Institutional members access full text with Ovid®

Share this article on:

Vertical Ridge Augmentation of the Atrophic Posterior Mandible With Custom-Made, Computer-Aided Design/Computer-Aided Manufacturing Porous Hydroxyapatite Scaffolds

Figliuzzi, Michele DDS*; Mangano, Francesco Guido DDS; Fortunato, Leonzio MD, DDS*; De Fazio, Rossella DDS*; Macchi, Aldo MD, DDS; Iezzi, Giovanna DDS, PhD; Piattelli, Adriano MD, DDS; Mangano, Carlo MD, DDS

Journal of Craniofacial Surgery: May 2013 - Volume 24 - Issue 3 - p 856–859
doi: 10.1097/SCS.0b013e31827ca3a7
Original Articles

The present study describes a new protocol for the manufacturing of custom-made hydroxyapatite scaffolds using computer-aided design/computer-aided manufacturing (CAD/CAM), to augment posterior mandibular bone and minimize surgery when severe atrophy is present. Computed tomographic images of an atrophic posterior mandible were acquired and modified into a 3-dimensional (3D) reconstruction model. This model was transferred as a stereolithographic file to a CAD program, where virtual 3D reconstructions of the alveolar ridge were performed, drawing 2 anatomically shaped, custom-made scaffolds. Computer-aided-manufacturing software generated a set of tool-paths for manufacture on a computer-numerical-control milling machine into the exact shape of the 3D projects. Clinically sized, anatomically shaped scaffolds were generated from commercially available porous hydroxyapatite blocks. The custom-made scaffolds well matched the shape of the bone defects and could be easily implanted during surgery. This matching of the shape helped to reduce the time for the operation and contributed to the good healing of the defects. At the 6-month recall, a newly formed and well-integrated bone was observed, completely filling the mandibular posterior defects, and implants were placed, with good primary stability. At the 1-year follow-up examination, the implant-supported restorations showed a good functional and esthetic integration. Although this is an interim report, this study demonstrates that anatomically shaped custom-made scaffolds can be fabricated by combining computed tomographic scans and CAD/CAM techniques. Further studies are needed to confirm these results.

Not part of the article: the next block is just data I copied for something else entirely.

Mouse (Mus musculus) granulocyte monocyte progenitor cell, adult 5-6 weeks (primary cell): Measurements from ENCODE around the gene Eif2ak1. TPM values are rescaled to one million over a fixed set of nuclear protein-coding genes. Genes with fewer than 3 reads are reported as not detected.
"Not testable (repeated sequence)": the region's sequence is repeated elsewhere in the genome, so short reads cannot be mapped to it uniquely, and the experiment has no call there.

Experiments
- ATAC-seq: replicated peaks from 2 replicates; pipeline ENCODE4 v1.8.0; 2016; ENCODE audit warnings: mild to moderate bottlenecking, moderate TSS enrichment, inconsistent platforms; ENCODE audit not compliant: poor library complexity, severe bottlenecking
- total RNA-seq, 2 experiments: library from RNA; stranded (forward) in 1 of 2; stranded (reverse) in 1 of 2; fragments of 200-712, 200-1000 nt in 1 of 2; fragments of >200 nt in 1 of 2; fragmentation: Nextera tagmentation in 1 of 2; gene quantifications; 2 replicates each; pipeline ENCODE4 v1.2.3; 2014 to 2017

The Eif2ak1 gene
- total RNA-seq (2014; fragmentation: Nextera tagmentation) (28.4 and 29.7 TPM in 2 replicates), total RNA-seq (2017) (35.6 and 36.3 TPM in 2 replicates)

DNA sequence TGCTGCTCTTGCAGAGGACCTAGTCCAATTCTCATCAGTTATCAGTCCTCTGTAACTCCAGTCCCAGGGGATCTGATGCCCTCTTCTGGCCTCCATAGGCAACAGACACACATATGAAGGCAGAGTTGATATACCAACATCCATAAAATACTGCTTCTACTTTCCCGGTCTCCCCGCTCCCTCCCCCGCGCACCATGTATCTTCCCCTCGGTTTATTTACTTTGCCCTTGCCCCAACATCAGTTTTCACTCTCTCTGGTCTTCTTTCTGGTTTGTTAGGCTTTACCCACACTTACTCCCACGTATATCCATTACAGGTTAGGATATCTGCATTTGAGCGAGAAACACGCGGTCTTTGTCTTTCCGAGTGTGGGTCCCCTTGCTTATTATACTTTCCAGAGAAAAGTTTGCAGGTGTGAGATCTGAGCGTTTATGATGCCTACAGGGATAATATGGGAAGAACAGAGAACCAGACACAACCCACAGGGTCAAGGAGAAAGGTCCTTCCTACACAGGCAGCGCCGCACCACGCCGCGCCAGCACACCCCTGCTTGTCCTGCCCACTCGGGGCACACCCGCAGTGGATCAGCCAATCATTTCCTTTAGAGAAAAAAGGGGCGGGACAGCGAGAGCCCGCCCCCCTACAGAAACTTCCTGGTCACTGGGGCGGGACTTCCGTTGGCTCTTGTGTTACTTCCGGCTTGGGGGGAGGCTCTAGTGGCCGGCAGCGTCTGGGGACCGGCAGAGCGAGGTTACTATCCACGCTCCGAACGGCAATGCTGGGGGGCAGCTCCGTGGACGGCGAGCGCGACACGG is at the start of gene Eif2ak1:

From the *Dental School, University of Catanzaro, Catanzaro; †Dental School, University of Varese, Varese; and ‡Dental School, University of Chieti-Pescara, Chieti-Pescara, Italy.

Received October 29, 2012.

Accepted for publication November 4, 2012.

Address correspondence and reprint requests to Francesco Guido Mangano, DDS, Piazza Trento 4, 22015, Gravedona (Como), Italy; E-mail:

The authors report no conflicts of interest.

© 2013Wolters Kluwer Health | Lippincott Williams & Wilkins